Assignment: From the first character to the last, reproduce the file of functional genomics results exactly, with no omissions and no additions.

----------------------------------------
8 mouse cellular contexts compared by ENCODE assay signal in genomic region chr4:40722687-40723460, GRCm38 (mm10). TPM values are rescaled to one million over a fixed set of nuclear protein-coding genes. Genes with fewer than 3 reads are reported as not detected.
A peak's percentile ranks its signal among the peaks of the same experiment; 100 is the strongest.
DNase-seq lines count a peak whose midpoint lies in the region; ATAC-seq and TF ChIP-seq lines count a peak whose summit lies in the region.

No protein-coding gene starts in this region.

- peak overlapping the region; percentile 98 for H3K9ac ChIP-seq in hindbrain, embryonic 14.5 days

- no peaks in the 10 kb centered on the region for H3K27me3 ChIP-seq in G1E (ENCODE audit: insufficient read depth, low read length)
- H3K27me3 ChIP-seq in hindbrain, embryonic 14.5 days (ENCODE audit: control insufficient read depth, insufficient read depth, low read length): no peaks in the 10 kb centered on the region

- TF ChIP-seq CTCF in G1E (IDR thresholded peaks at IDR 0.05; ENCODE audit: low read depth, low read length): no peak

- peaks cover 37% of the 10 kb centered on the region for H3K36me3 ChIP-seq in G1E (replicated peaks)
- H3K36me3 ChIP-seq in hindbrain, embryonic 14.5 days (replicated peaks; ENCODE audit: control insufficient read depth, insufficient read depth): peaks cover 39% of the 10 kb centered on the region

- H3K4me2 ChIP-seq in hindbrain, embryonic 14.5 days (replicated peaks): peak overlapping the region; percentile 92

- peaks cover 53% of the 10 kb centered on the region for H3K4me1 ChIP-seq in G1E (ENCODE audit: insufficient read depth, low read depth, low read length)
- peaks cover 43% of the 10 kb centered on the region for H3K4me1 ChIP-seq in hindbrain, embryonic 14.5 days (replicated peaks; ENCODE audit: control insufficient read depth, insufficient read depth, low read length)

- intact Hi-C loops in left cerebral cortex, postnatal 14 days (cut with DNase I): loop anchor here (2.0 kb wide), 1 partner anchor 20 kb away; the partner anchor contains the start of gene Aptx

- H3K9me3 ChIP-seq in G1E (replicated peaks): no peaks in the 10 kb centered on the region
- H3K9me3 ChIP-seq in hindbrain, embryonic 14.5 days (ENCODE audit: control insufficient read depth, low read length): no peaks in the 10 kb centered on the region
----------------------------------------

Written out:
8 mouse cellular contexts compared by ENCODE assay signal in genomic region chr4:40722687-40723460, GRCm38 (mm10). TPM values are rescaled to one million over a fixed set of nuclear protein-coding genes. Genes with fewer than 3 reads are reported as not detected.
A peak's percentile ranks its signal among the peaks of the same experiment; 100 is the strongest.
DNase-seq lines count a peak whose midpoint lies in the region; ATAC-seq and TF ChIP-seq lines count a peak whose summit lies in the region.

No protein-coding gene starts in this region.

- peak overlapping the region; percentile 98 for H3K9ac ChIP-seq in hindbrain, embryonic 14.5 days

- no peaks in the 10 kb centered on the region for H3K27me3 ChIP-seq in G1E (ENCODE audit: insufficient read depth, low read length)
- H3K27me3 ChIP-seq in hindbrain, embryonic 14.5 days (ENCODE audit: control insufficient read depth, insufficient read depth, low read length): no peaks in the 10 kb centered on the region

- TF ChIP-seq CTCF in G1E (IDR thresholded peaks at IDR 0.05; ENCODE audit: low read depth, low read length): no peak

- peaks cover 37% of the 10 kb centered on the region for H3K36me3 ChIP-seq in G1E (replicated peaks)
- H3K36me3 ChIP-seq in hindbrain, embryonic 14.5 days (replicated peaks; ENCODE audit: control insufficient read depth, insufficient read depth): peaks cover 39% of the 10 kb centered on the region

- H3K4me2 ChIP-seq in hindbrain, embryonic 14.5 days (replicated peaks): peak overlapping the region; percentile 92

- peaks cover 53% of the 10 kb centered on the region for H3K4me1 ChIP-seq in G1E (ENCODE audit: insufficient read depth, low read depth, low read length)
- peaks cover 43% of the 10 kb centered on the region for H3K4me1 ChIP-seq in hindbrain, embryonic 14.5 days (replicated peaks; ENCODE audit: control insufficient read depth, insufficient read depth, low read length)

- intact Hi-C loops in left cerebral cortex, postnatal 14 days (cut with DNase I): loop anchor here (2.0 kb wide), 1 partner anchor 20 kb away; the partner anchor contains the start of gene Aptx

- H3K9me3 ChIP-seq in G1E (replicated peaks): no peaks in the 10 kb centered on the region
- H3K9me3 ChIP-seq in hindbrain, embryonic 14.5 days (ENCODE audit: control insufficient read depth, low read length): no peaks in the 10 kb centered on the region